|The Improvement of Tropical and Subtropical Rangelands (BOSTID)|
|Criteria for plant selection|
Soil suitability for plant production may be based upon a
combination of water budget and nutrient status (including oxygen). These, in
turn, depend upon physical and chemical characteristics. The main physical
characteristics to consider are discussed below.
Texture, particularly of the topsoil, largely controls permeability and water intake, and therefore water budget. Texture also controls, to some degree, nutrient status. Some species are adapted to coarse textured soils (psammophytes), others are suited to fine-textured soils (pelophytes), and still others may be little affected by the texture factor. Textural differences play a large part in the ability of seeds to emerge or roots to penetrate dense soils composed of a majority of clay-sized particles that tend to form dense surface crusts when dry.
Structure affects soil permeability and drainage, redox potential (and therefore waterlogging), and temporary or permanent aerobic or anaerobic conditions (root asphyxia, H2S toxicity, etc.). Some species can tolerate anaerobic conditions, while others are very sensitive and fail to grow or survive.
Soil depth, in conjunction with permeability, controls water storage capacity, which is a key characteristic in arid and semiarid lands. Deep soils may store large amounts of water during short rainy periods where it is subsequently available to deep-rooted plants, thus buffering the effect of climatic aridity. In the arid zone, high productivity is achieved on deep sandy soils because virtually all rain is stored and then released to plants. Under higher and more regular rainfall, however, deep sandy soils tend to be relatively less productive because of lower nutrient status. Nutrients, as well as water, can be a limiting factor to plant growth.
Shallow, stony, impervious soils, on the other hand, hold little water and can cause water stress in plants. Shallowness and imperviousness may, however, be corrected with adequate treatment, such as ripping, in order to break an impervious caliche (indurated calcium or magnesium carbonate) hardpan. Pitting, chiseling, and sweeping may considerably increase water intake by breaking a superficial thin-clay-sealed or loam-sealed pan that may have rendered the soil almost impervious.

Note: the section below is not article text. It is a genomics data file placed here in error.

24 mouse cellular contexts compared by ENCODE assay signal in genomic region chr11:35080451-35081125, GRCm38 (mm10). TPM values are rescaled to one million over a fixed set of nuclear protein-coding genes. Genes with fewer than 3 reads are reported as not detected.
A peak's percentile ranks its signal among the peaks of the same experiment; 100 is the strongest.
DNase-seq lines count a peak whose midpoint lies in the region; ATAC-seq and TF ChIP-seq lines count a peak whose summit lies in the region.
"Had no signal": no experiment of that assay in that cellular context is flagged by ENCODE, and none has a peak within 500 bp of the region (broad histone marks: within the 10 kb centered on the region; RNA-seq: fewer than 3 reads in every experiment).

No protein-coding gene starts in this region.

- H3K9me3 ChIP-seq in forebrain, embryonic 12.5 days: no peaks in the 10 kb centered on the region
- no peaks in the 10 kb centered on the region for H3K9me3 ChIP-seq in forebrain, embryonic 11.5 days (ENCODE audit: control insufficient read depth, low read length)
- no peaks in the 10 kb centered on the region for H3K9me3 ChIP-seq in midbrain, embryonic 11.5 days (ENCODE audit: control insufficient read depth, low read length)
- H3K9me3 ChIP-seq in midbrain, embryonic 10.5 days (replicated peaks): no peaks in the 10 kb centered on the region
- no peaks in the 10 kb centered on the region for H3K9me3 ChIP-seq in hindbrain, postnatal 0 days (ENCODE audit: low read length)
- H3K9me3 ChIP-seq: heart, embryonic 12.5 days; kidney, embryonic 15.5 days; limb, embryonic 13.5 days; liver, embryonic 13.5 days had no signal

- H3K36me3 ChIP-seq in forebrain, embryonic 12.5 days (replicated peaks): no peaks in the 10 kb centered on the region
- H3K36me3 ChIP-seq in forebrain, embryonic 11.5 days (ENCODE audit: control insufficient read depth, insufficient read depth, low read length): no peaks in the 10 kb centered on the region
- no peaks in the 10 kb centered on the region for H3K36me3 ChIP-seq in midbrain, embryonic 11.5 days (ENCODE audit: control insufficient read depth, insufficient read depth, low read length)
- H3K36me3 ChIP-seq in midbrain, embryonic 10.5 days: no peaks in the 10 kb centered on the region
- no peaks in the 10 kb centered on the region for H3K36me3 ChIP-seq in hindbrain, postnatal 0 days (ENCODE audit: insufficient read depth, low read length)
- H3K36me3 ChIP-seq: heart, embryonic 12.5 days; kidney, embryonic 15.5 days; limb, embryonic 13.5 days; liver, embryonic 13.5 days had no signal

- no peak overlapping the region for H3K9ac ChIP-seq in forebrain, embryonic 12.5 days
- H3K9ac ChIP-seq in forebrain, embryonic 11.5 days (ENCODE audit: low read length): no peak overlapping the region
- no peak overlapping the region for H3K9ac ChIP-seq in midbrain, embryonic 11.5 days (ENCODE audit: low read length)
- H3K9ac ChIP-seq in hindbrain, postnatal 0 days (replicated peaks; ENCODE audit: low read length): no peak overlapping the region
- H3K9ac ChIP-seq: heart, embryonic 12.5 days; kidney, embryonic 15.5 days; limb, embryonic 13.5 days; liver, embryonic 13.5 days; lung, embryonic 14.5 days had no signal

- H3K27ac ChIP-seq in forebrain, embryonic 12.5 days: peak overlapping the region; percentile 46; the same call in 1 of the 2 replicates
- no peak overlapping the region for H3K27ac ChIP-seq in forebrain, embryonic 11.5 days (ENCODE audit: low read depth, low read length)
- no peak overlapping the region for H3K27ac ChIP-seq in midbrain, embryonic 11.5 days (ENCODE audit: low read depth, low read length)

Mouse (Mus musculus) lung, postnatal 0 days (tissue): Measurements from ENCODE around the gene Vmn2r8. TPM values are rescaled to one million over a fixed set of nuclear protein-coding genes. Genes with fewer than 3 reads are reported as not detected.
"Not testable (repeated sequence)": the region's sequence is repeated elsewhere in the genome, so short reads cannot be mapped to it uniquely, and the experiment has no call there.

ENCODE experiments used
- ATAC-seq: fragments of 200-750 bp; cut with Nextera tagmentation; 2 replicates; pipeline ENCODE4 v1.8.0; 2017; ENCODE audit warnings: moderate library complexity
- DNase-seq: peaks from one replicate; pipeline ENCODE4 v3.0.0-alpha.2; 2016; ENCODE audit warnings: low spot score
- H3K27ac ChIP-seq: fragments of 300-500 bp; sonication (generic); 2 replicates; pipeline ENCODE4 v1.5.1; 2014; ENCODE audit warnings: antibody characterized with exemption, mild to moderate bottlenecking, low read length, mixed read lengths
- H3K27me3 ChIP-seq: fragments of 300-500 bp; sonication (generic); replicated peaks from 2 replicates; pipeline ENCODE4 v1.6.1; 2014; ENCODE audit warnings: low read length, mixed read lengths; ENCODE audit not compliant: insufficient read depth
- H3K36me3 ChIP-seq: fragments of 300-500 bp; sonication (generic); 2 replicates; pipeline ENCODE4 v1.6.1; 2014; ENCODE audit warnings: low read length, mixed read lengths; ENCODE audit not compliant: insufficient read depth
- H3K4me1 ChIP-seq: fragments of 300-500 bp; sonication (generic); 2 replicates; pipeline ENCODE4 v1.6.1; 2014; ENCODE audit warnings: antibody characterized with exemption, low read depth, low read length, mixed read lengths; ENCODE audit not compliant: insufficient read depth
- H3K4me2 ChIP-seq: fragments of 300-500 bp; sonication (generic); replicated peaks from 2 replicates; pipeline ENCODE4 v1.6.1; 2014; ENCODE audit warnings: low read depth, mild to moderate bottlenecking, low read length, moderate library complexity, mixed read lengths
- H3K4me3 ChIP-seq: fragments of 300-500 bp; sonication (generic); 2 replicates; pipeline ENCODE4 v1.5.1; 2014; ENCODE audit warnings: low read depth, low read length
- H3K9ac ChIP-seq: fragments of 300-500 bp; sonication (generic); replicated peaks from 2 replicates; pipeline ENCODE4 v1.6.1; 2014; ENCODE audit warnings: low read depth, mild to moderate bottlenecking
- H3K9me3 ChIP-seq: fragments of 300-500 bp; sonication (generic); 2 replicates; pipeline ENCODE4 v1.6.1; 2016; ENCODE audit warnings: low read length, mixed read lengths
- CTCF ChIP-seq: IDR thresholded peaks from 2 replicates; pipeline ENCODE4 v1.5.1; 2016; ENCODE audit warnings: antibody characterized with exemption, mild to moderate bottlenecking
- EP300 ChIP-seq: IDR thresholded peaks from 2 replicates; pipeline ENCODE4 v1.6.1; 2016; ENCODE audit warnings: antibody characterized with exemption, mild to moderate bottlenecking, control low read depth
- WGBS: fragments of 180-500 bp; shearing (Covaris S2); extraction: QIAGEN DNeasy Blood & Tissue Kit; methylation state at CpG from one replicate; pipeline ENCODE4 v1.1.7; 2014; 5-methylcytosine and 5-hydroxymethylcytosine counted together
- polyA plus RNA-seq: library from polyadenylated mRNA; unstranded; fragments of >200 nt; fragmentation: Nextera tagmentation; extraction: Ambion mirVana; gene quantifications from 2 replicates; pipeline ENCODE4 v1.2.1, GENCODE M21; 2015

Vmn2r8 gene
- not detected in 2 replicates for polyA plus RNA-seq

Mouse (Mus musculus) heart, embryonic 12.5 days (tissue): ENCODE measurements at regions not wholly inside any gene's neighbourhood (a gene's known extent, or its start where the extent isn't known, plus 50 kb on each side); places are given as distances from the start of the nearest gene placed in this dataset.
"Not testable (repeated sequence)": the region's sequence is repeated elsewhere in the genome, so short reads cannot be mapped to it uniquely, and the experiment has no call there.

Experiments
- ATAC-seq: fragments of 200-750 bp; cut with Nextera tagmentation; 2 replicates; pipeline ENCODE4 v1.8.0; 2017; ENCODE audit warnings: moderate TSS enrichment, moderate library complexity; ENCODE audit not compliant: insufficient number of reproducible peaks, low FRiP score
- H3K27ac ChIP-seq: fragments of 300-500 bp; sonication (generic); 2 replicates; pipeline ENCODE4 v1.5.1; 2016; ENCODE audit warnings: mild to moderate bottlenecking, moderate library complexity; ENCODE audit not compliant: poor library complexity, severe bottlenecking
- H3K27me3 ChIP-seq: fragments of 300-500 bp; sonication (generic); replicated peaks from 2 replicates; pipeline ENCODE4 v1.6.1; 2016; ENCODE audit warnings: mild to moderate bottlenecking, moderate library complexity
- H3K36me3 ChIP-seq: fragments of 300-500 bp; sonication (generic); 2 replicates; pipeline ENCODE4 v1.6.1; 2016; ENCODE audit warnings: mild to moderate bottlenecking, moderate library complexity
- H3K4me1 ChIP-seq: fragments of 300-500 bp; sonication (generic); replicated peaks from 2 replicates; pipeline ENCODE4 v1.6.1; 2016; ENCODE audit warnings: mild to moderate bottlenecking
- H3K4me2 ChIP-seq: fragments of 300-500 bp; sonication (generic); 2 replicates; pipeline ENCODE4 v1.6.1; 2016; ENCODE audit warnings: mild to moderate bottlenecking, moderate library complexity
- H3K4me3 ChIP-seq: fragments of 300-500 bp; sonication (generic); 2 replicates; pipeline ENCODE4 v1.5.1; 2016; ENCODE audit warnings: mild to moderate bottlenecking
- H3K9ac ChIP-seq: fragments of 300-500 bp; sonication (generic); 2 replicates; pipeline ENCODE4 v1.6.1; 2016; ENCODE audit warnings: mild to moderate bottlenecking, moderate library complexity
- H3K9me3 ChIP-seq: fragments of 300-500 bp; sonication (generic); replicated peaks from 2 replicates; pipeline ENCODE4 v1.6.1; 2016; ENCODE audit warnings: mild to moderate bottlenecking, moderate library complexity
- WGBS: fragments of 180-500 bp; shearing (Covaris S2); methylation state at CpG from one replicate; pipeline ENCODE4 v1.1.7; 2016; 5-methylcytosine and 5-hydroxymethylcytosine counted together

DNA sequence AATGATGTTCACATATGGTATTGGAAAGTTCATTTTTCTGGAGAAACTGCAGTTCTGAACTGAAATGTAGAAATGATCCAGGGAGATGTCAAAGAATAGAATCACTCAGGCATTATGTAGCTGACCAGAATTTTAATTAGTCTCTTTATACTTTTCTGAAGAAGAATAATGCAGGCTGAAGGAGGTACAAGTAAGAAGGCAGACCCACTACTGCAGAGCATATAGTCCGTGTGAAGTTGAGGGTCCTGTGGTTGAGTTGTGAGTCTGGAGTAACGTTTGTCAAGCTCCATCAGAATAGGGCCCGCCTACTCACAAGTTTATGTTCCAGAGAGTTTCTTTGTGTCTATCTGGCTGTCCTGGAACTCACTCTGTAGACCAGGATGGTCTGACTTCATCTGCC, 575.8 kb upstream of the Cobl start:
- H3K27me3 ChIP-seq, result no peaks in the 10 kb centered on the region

The sealing of an arid-zone soil surface is a very potent factor in desertification and is sometimes reinforced by lichens or by microscopic blue-green algal encrustations. This sealing can be overcome by breaking the soil surface and roughening it with mechanical tools or by the hoof action of grazing animals, a technique that may greatly increase productivity. Conversely, if heavy traffic by hooves or equipment occurs when the soil is wet, compaction may occur to exacerbate the existing low permeability.
Water Storage Capacity
The role of water storage capacity obviously increases with aridity and rainfall variability. All the ancient techniques of "runoff farming" over 3,000 years old in the Near East, are based on water storage capacity - collecting surface runoff and storing it in the soil profile of run-in areas (Evenari et al., 1971).
Storage capacity may be increased by using well-known techniques tending either to reduce runoff (pitting, contour furrowing, or contour benching) or to collect runoff water and use it on another nearby site employing water harvesting and spreading techniques.
These techniques, which may be 2,000-3,000 years old, make it possible to grow crops on arid-zone soils. Under the meskat or jessour system techniques in the arid zone of Tunisia and Libya, for example, over 10 million productive olive trees have been grown for centuries in areas receiving from 80 to 300 mm of precipitation (Le Houu, 1959).
Among soil chemical properties, pH is one of the most important. Some plant species require acidic soil (acidophilic), others require alkaline conditions (basophilic), and a few are relatively indifferent to this factor. Nutrient status may also be a serious limiting factor. In many instances, however, nitrogen, phosphorus, or sulfur deficiencies can be overcome either by using fertilizers, ashes, or manure, or by using plant species that have low nutrient demands. The presence of toxic elements should also be taken into consideration. The most common toxic elements in soils are sodium, boron, and various chloride or sulfite and copper salts. The presence of toxicity calls for the use of specialized tolerant species, and often has important implications with regard to how the land and vegetation are utilized. Salt-tolerant species may be further differentiated as xerohalophytes, mesohalophytes, hygrohalophytes, and tropohalophytes (plants adapted to dry, mesic, wet, and alternately wet and dry soil conditions, respectively).
Revegetation projects are often concerned with the reclamation of soils that have been drastically disturbed or are inherently poor in their ability to support a vegetative cover. These soils call for specialized plant species adapted to particular habitats and able to grow well under various climatic conditions. Examples of these special areas, and the genera adapted to them are presented below:
Sand dunes: Calligonum, Haloxylon, Acacia, Phyllodineae, Hedysarum, Caragana, Tamarix, Eucalyptus, Cassia, Casuarina, Panicum, Pennisetum
Badlands (shales and marls eroded in gullies): Pinus, Cupressus, Ailanthus, Opuntia, Festuca, Agropyron, Hedysarum, Atriplex
Shallow soils: Pinus, Eucalyptus, Opuntia, Prosopis, Agropyron, Oryzopsis, Medicago, Bromus
Flooded/waterlogged soils: Taxodium, Pinus, Salix, Populus, Saccharum, Arundo, Phragmites
Mine waste: Eucalyptus, Tamarix, Atriplex, Maireana, Elymus, Agropyron
Saline/alkaline soils: Atriplex, Maireana, Tamarix, Lagunaria, Phoenix, Elaeagnus, Sporobolus, Puccinellia, Spartina, Distichlis.